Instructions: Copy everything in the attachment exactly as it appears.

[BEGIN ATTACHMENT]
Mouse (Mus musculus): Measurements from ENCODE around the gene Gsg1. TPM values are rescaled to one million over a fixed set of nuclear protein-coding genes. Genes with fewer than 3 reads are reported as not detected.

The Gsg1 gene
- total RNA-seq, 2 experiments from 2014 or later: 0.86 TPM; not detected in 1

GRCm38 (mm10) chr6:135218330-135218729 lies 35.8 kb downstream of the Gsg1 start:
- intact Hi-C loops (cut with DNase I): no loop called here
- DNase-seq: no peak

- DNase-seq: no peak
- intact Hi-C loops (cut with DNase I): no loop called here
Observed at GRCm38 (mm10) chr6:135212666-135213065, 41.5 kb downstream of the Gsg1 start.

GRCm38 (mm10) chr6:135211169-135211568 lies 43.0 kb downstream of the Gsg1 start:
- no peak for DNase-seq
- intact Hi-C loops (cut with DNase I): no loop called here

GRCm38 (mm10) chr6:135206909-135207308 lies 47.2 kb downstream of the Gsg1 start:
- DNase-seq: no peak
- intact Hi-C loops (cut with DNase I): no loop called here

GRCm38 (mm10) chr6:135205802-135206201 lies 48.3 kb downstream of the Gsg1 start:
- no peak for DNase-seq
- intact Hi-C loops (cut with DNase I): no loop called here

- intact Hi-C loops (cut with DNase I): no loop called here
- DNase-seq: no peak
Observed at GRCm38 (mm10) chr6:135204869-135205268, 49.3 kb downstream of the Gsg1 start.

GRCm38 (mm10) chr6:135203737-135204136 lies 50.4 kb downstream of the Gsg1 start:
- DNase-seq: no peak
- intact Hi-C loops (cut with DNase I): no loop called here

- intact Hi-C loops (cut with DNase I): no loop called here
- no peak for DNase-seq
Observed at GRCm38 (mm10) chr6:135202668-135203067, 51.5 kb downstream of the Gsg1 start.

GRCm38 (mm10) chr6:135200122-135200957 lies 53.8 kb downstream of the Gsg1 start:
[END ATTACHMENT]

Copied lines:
Mouse (Mus musculus): Measurements from ENCODE around the gene Gsg1. TPM values are rescaled to one million over a fixed set of nuclear protein-coding genes. Genes with fewer than 3 reads are reported as not detected.

The Gsg1 gene
- total RNA-seq, 2 experiments from 2014 or later: 0.86 TPM; not detected in 1

GRCm38 (mm10) chr6:135218330-135218729 lies 35.8 kb downstream of the Gsg1 start:
- intact Hi-C loops (cut with DNase I): no loop called here
- DNase-seq: no peak

- DNase-seq: no peak
- intact Hi-C loops (cut with DNase I): no loop called here
Observed at GRCm38 (mm10) chr6:135212666-135213065, 41.5 kb downstream of the Gsg1 start.

GRCm38 (mm10) chr6:135211169-135211568 lies 43.0 kb downstream of the Gsg1 start:
- no peak for DNase-seq
- intact Hi-C loops (cut with DNase I): no loop called here

GRCm38 (mm10) chr6:135206909-135207308 lies 47.2 kb downstream of the Gsg1 start:
- DNase-seq: no peak
- intact Hi-C loops (cut with DNase I): no loop called here

GRCm38 (mm10) chr6:135205802-135206201 lies 48.3 kb downstream of the Gsg1 start:
- no peak for DNase-seq
- intact Hi-C loops (cut with DNase I): no loop called here

- intact Hi-C loops (cut with DNase I): no loop called here
- DNase-seq: no peak
Observed at GRCm38 (mm10) chr6:135204869-135205268, 49.3 kb downstream of the Gsg1 start.

GRCm38 (mm10) chr6:135203737-135204136 lies 50.4 kb downstream of the Gsg1 start:
- DNase-seq: no peak
- intact Hi-C loops (cut with DNase I): no loop called here

- intact Hi-C loops (cut with DNase I): no loop called here
- no peak for DNase-seq
Observed at GRCm38 (mm10) chr6:135202668-135203067, 51.5 kb downstream of the Gsg1 start.

GRCm38 (mm10) chr6:135200122-135200957 lies 53.8 kb downstream of the Gsg1 start: